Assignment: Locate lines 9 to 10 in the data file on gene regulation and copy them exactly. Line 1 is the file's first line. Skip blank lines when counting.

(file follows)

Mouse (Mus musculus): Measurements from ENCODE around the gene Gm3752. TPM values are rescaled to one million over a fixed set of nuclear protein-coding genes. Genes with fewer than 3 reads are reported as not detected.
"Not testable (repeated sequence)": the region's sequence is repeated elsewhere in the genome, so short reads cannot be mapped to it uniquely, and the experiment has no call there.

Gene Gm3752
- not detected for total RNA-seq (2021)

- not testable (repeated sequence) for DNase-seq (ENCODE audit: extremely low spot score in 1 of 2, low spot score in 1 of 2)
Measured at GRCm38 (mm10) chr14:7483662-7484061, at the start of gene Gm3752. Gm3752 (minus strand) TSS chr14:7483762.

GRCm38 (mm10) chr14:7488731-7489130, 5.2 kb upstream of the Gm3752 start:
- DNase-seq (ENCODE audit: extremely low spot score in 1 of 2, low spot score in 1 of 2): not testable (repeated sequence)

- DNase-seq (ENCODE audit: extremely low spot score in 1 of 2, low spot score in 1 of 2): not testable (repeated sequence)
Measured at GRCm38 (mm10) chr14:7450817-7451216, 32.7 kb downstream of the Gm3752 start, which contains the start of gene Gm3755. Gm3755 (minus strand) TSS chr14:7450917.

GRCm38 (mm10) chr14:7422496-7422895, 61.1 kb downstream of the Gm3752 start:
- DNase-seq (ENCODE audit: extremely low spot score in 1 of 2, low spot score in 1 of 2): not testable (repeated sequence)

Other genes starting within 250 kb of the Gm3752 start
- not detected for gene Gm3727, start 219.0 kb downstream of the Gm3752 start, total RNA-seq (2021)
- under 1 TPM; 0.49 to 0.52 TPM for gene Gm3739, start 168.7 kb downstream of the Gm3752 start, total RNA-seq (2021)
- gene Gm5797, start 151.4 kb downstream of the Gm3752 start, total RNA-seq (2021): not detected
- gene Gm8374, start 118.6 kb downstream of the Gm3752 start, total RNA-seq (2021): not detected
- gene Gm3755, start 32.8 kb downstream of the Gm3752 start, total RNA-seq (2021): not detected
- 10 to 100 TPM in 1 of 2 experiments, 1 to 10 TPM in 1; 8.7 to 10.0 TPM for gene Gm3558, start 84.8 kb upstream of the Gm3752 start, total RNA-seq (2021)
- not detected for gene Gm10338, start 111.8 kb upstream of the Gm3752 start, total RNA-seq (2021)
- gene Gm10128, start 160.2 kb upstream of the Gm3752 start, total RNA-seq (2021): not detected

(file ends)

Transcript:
- DNase-seq (ENCODE audit: extremely low spot score in 1 of 2, low spot score in 1 of 2): not testable (repeated sequence)
Measured at GRCm38 (mm10) chr14:7450817-7451216, 32.7 kb downstream of the Gm3752 start, which contains the start of gene Gm3755. Gm3755 (minus strand) TSS chr14:7450917.